Sphingosine 1-phosphate stimulates smooth muscle cell differentiation and proliferation by activating separate serum response factor co-factors

Kashelle Lockman, Jeremiah S. Hinson, Matt D. Medlin, Dionne Morris, Joan M. Taylor, Christopher P. Mack

Research output: Contribution to journalArticlepeer-review

133 Scopus citations


Sphingosine 1-phosphate (S1P) is a lipid agonist that regulates smooth muscle cell (SMC) and endothelial cell functions by activating several members of the S1P subfamily of G-protein-coupled Edg receptors. We have shown previously that SMC differentiation is regulated by RhoA-dependent activation of serum response factor (SRF). Because S1P is a strong activator of RhoA, we hypothesized that S1P would stimulate SMC differentiation. Treatment of primary rat aortic SMC cells with S1P activated RhoA as measured by precipitation with a glutathione S-transferase-rhotekin fusion protein. In SMC and 10T1/2 cells, S1P treatment up-regulated the activities of several transiently transfected SMC-specific promoters, and these effects were inhibited by the Rho-kinase inhibitor, Y-27632. S1P also increased smooth muscle α-actin protein levels in SMC but had no effect on SRF binding to the smooth muscle α-actin CArG B element. Quantitative reverse transcriptase-PCR showed that S1P treatment of SMC or 10T1/2 cells did not increase the mRNA level of either of the recently identified SRF co-factors, myocardin or myocardin-related transcription factor-A (MRTF-A). MRTF-A protein was expressed highly in SMC and 10T1/2 cultures, and importantly the effects of S1P were inhibited by a dominant negative form of MRTF-A indicating that S1P may regulate the transcriptional activity of MRTF-A. Indeed, S1P treatment increased the nuclear localization of FLAG-MRTF-A, and the effect of MRTF-A overexpression on smooth muscle α-actin promoter activity was inhibited by dominant negative RhoA. S1P also stimulated SMC growth by activating the early growth response gene, c-fos. This effect was not attenuated by Y-27632 but could be inhibited by the MEK inhibitor, UO126. S1P enhanced SMC growth through ERK-mediated phosphorylation of the SRF cofactor, Elk-1, as measured by gel shift and Elk-1 activation assays. Taken together these results demonstrate that S1P activates multiple signaling pathways in SMC and regulates proliferation by ERK-dependent activation of Elk-1 and differentiation by RhoA-dependent activation of MRTF-A.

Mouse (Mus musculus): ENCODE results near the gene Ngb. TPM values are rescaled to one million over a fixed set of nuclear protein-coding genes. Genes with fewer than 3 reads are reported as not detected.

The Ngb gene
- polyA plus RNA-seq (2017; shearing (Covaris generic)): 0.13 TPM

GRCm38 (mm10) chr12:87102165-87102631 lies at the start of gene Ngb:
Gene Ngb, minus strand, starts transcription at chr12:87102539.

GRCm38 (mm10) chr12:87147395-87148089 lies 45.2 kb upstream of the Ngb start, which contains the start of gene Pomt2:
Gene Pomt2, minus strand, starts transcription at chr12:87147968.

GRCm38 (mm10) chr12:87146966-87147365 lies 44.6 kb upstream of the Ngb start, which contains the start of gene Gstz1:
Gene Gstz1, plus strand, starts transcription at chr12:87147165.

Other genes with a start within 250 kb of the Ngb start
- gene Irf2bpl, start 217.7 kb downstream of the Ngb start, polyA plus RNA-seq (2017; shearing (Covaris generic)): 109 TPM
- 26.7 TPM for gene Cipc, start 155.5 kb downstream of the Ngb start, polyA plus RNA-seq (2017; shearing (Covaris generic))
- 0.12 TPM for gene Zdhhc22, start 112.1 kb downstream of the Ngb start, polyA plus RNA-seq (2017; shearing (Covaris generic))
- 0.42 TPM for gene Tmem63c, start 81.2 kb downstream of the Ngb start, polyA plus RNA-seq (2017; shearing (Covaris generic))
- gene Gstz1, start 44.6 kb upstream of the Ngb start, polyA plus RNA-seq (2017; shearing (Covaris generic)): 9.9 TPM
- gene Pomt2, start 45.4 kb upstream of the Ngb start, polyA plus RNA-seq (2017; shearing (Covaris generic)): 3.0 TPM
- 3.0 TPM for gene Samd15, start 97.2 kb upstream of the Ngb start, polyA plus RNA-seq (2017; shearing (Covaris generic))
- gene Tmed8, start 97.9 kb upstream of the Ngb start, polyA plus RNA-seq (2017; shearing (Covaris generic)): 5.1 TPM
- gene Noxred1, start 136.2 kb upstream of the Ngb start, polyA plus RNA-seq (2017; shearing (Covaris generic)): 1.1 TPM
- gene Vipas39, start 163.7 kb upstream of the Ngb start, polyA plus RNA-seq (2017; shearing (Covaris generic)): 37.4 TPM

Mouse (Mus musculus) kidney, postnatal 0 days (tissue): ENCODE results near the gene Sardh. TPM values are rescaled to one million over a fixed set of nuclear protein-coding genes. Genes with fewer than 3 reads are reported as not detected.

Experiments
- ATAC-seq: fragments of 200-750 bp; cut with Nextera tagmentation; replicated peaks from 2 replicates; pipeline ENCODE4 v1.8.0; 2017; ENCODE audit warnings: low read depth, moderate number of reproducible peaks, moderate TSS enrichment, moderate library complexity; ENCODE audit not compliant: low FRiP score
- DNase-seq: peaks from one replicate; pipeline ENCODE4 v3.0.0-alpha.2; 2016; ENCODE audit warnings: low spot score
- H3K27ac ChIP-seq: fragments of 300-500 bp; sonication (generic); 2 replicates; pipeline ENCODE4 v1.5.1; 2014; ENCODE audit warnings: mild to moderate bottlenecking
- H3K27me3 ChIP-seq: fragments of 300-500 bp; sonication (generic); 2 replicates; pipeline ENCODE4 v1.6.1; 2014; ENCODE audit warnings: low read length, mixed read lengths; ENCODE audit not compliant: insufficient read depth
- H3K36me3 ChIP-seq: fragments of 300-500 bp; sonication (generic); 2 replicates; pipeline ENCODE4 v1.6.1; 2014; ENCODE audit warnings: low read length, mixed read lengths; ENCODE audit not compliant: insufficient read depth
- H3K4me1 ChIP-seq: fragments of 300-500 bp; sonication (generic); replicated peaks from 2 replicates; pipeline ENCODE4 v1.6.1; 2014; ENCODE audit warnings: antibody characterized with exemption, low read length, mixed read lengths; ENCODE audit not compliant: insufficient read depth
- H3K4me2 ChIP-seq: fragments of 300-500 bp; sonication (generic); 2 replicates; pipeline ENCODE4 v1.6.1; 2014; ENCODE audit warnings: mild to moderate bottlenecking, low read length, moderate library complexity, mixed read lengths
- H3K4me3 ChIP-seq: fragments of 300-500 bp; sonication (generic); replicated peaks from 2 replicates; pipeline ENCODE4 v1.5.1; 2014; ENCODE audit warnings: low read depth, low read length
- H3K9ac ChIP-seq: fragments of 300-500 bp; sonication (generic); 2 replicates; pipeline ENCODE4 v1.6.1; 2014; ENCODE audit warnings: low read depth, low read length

Original languageEnglish (US)
Pages (from-to)42422-42430
Number of pages9
JournalJournal of Biological Chemistry
Issue number41
StatePublished - Oct 8 2004
Externally publishedYes

ASJC Scopus subject areas

  • Biochemistry
  • Molecular Biology
  • Cell Biology


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